BP Sells 20% Stake In Omani Gas Field To PTTEP For $2.6Bln, Maintaining Controlling Share

(@FahadShabbir)

BP Sells 20% Stake in Omani Gas Field to PTTEP for $2.6Bln, Maintaining Controlling Share

MOSCOW (UrduPoint News / Sputnik - 01st February, 2021) UK petroleum giant BP has agreed to sell 20 percent of its stake in Oman's Block 61, its biggest upstream project in the country, to Thai national energy firm PTTEP as part of its global divestment program.

In a statement published Monday, BP said the sale is expected to be completed this year and will cost the Thai firm nearly $2.6 billion. BP will remain a majority holder of participating interest after the sale, at 40 percent, Omani state OQ will retain 30 percent, PTTEP will garner 30 percent while private Malaysian energy firm Petronas will hold on to its 10 percent stake.

The sale comes as part of BP's global divestment program which seeks to reach $25 billion by 2025 by selling off assets to slash its climate impact.

"We are pleased to welcome PTTEP to the successful Block 61 partnership. Block 61 is a pioneering development that has applied leading techniques and technologies to maximize efficiency and minimize emissions," Bernard Looney said in the statement, adding that BP remained committed to doing business in Oman.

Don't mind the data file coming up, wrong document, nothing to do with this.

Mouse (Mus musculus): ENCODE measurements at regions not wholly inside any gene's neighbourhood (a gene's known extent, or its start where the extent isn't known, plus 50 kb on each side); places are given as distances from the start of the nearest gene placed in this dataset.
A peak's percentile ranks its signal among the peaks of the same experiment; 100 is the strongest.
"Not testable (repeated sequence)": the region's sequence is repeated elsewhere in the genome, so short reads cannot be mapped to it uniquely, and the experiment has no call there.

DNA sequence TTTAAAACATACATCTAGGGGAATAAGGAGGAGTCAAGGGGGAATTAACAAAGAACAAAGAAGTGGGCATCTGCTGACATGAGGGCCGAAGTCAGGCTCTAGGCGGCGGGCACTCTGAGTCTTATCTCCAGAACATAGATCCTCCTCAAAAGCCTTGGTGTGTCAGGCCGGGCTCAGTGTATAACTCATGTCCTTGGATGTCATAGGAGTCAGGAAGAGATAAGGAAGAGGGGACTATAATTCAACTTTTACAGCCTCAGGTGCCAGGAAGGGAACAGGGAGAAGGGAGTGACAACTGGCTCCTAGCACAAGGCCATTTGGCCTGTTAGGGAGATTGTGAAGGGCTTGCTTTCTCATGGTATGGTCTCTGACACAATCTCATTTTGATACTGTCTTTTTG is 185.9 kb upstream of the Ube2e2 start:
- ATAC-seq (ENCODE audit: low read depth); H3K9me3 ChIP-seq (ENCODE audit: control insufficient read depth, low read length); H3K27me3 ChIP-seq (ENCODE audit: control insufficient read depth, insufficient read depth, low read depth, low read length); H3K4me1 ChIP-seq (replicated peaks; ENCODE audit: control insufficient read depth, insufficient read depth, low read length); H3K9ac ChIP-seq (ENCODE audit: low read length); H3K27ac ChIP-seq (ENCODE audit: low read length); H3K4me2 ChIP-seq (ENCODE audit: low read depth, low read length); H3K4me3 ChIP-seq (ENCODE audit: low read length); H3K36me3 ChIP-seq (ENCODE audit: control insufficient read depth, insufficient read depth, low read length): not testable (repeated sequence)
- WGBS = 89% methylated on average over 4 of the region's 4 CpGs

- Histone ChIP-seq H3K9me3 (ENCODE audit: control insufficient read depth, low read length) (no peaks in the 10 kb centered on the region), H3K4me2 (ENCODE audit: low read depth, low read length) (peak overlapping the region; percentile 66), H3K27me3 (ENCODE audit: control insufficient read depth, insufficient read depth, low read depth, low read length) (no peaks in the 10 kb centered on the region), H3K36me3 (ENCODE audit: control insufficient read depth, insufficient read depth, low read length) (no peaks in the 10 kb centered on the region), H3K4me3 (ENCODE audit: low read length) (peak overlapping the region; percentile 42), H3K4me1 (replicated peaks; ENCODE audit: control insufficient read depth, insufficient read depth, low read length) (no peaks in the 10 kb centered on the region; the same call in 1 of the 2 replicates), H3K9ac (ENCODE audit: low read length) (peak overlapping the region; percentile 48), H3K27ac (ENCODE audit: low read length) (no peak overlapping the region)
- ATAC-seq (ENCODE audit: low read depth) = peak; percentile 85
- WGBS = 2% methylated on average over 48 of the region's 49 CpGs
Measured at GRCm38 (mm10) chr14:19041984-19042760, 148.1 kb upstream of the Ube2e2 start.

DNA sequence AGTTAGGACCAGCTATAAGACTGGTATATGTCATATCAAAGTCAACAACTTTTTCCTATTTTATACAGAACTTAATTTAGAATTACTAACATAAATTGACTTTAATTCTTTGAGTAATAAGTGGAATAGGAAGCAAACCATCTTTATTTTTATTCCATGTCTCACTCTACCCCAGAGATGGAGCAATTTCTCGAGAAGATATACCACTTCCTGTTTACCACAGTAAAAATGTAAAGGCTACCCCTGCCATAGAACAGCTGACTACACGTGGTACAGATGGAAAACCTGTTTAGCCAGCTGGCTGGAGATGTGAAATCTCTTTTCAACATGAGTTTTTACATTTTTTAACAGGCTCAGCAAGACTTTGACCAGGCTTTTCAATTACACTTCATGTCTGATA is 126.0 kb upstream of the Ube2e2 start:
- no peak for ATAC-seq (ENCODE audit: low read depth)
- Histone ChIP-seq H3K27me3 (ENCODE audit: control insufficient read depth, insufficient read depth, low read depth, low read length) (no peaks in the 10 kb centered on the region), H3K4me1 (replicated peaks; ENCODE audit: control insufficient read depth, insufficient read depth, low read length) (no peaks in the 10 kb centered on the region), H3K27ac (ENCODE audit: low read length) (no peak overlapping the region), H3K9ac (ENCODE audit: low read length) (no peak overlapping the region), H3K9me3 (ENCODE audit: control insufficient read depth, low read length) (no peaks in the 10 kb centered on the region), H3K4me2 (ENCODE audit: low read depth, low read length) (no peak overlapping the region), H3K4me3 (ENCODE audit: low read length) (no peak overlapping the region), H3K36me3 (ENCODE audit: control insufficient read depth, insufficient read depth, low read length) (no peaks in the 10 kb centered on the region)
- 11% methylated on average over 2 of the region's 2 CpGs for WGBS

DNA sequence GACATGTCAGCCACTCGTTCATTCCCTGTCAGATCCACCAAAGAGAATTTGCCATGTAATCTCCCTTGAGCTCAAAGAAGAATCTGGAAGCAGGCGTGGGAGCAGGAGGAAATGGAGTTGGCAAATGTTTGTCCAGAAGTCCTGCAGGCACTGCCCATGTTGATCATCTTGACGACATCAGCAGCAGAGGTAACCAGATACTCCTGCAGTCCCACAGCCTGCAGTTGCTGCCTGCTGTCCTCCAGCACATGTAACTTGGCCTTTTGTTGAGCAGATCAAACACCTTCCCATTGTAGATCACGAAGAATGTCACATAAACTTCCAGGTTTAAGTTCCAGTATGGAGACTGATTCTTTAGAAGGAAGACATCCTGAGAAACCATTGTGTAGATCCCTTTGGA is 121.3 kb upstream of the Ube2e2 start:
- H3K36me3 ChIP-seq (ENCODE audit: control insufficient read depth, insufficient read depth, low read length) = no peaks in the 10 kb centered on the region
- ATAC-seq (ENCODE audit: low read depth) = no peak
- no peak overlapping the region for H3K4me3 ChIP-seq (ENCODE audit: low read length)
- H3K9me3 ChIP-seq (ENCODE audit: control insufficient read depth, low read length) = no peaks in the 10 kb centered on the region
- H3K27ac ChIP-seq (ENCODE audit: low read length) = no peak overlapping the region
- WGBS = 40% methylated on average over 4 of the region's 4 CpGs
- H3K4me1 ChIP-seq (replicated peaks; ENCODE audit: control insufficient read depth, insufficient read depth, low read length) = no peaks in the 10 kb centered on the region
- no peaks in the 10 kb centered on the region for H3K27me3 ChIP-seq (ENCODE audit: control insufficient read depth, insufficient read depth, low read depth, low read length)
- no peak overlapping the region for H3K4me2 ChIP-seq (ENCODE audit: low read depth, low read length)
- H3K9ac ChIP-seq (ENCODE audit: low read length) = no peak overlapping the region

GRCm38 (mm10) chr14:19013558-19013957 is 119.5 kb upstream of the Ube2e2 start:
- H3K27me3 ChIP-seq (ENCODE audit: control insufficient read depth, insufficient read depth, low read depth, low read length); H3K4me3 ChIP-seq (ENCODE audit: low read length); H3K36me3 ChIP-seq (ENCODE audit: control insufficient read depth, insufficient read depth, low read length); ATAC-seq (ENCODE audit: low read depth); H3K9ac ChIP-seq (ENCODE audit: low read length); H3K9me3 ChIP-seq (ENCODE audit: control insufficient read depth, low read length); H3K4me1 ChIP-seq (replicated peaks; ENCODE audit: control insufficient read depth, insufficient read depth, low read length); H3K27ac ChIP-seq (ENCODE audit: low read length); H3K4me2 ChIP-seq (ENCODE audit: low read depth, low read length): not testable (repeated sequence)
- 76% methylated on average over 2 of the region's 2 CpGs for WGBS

This way, BP relinquishes majority control of the largest tight gas development site in the middle East. It had been operational in the country since 2007.

Much of the daily produced 1.5bn cubic feet of gas goes to feed Oman's national power grid while also pumping out around 65,000 barrels of ultralight condensate oil. The gas field's volume is estimated at over 10 trillion cubic feet of gas.

BP's divestment program is part of a wider pledge by oil giants to reduce their environmental impact by releasing funds in large scale operations and redirecting them towards green projects.

The same day as the announcement was made, Greenpeace's investigative arm published a report accusing BP and other oil giants of releasing million of tonnes of carbon dioxide through venting and flaring in the North Sea, with little to no oversight by the UK government. The organization called for a change in approach to reducing environmental impact; to focus on reducing oil and gas production rather than making the production process more efficient.